Industry body ISpA has requested sector regulator Trai to have comprehensive outlook and allocate satellite spectrum by administrative methods to help the nascent space industry grow and be globally competitive.
Indian Space Association (ISpA) said that the Department of Telecom's (DoT) reference presupposes that satellite spectrum should be allocated through auction, while world over spectrum is allocated for satellite communication use through administrative process.
"The terms of reference laid down by the DoT to Trai presuppose that the method of assignment of spectrum needs to be auctioned. This, we submit, brings a bias to the whole consultation process," ISpA Director General AK Bhatt said on Wednesday.
DoT in September 2021, had sought recommendation from the Regulatory Authority of India (Trai) on frequency bands, spectrum block size, reserve price and quantum of spectrum to be auctioned and associated conditions for auction of spectrum for space-based communication services.
Trai has floated a consultation paper to firm up recommendations for a spectrum allocation method for space communications.
The last date for comments on the consultation paper was May 18 and for counter comments it is June 1.
ISpA has requested Trai, to have a larger, wider, and comprehensive outlook, keeping in mind global practices of spectrum assignment as well as the technical challenges of auctioning.
"We are sanguine that TRAI, with a more open-minded study of the multi-dimensional complexities of spectrum usage in space, will allocate it by administrative methods to help the nascent space industry to grow and be globally competitive," Bhatt said.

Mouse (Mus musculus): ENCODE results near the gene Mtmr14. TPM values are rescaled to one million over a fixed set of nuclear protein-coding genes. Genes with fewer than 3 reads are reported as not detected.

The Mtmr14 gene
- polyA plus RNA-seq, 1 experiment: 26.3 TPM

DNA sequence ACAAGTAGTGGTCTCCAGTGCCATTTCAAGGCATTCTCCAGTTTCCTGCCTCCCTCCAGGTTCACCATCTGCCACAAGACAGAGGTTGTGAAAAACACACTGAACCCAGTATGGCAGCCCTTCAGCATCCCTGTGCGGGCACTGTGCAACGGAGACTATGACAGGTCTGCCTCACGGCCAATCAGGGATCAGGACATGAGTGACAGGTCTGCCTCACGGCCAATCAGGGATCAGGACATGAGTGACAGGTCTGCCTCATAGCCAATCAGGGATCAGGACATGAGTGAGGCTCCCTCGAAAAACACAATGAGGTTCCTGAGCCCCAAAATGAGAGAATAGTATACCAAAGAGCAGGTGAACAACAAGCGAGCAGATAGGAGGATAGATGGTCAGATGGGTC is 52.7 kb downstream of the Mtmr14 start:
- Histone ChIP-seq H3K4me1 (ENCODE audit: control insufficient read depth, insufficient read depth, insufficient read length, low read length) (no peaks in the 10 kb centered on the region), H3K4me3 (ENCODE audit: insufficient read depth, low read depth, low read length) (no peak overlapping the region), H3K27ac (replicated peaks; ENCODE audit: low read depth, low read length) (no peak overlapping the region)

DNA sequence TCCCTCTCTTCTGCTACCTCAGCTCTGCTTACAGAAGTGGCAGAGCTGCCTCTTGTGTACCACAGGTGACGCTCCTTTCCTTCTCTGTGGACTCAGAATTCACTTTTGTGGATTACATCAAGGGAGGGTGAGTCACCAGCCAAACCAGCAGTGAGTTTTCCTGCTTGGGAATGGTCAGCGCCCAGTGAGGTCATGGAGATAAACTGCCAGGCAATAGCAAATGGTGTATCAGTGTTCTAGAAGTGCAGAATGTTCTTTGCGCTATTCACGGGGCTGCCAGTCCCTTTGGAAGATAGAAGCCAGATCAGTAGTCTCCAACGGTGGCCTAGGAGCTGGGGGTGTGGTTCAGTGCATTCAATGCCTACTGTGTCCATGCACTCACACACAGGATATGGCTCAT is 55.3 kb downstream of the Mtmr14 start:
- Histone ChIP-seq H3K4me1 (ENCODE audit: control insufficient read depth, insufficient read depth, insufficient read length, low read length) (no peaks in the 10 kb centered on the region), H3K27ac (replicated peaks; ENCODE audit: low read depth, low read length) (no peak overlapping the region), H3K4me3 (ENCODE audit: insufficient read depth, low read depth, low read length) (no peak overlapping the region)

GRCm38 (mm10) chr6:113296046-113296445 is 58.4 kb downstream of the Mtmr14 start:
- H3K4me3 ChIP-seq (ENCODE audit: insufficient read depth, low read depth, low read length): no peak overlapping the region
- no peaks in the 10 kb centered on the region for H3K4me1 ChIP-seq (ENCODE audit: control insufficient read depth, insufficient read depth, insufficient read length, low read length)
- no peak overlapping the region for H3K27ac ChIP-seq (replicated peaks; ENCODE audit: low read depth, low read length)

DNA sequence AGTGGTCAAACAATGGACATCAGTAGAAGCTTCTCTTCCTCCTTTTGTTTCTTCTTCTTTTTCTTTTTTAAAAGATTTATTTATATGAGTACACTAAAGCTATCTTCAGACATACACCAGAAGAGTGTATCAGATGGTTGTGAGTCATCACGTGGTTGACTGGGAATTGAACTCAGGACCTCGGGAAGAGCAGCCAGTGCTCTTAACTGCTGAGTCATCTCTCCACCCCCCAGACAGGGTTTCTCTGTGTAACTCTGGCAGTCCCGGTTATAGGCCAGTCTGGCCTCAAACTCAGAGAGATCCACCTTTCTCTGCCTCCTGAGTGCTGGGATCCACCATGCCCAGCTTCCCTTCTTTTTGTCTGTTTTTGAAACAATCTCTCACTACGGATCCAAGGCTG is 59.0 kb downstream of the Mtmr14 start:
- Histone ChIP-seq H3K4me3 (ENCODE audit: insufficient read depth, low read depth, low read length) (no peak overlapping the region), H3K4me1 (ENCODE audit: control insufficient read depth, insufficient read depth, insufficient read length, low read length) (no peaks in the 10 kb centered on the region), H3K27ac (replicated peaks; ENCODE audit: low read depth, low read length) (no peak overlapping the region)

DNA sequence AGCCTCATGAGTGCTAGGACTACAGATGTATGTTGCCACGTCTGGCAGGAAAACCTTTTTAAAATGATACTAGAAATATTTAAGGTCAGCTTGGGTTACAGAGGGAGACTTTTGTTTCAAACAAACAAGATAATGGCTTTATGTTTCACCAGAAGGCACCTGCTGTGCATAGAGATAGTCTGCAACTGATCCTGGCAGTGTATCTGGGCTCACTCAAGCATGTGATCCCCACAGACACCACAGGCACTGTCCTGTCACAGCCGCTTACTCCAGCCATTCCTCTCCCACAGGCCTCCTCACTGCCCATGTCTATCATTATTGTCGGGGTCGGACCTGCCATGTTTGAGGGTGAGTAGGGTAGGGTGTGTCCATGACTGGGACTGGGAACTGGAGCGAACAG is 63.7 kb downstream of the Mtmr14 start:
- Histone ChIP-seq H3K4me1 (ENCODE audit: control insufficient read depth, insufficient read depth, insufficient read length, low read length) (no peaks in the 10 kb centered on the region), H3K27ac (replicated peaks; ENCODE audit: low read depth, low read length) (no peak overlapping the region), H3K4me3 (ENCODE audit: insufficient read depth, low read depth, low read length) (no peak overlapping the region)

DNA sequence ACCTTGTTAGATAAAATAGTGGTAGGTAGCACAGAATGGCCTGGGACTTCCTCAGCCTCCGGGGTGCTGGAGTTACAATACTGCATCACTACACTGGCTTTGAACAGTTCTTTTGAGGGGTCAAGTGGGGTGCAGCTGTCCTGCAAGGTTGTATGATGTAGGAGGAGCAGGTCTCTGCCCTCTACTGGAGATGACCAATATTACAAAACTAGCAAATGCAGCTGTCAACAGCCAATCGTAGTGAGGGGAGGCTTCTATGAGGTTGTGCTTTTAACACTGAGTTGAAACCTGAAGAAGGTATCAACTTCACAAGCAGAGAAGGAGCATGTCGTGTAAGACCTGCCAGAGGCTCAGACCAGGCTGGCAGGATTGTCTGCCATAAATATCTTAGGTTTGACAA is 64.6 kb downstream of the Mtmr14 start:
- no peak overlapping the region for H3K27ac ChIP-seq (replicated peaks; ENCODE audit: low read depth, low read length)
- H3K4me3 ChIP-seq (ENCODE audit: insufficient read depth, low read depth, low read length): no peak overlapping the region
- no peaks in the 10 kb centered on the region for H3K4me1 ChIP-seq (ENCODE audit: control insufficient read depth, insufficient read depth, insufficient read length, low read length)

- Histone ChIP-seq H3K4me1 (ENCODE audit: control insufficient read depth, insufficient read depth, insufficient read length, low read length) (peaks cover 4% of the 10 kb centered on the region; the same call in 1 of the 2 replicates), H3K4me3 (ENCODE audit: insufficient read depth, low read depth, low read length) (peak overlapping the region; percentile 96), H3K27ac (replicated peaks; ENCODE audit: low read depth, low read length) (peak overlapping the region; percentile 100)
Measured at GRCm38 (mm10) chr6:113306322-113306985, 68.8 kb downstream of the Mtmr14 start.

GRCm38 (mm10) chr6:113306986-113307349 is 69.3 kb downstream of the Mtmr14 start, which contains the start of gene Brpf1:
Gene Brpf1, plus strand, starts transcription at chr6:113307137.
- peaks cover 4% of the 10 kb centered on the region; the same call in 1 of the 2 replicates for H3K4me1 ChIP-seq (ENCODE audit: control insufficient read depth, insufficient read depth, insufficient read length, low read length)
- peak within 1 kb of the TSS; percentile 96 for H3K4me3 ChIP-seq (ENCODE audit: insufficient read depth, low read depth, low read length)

He said that spectrum in a particular frequency band is shared by satellite players globally and hence assigning a spectrum band to any one player through auction will adversely impact the sector.
Bhatt said that Trai consultation paper also captures that "the US, Mexico, and Brazil had attempted to sell frequencies for satellite usage but eventually did not succeed and at last resorted to administrative licensing.
Telecom operators have been contesting the demand of satellite communication players to allocate spectrum without auction.
According to telecom operators, auctions can bring major revenue to the government and the Supreme Court has also mandated the allocation of spectrum through auction which is meant for commercial use.
Bhatt, however, contested the claim and said the Presidential Reference in the 2G case had clarified that the judgement was limited to a particular case only and does not apply in all the circumstances.
He said that allocation of spectrum without auction will not be in violation to the Supreme Court order of 2012.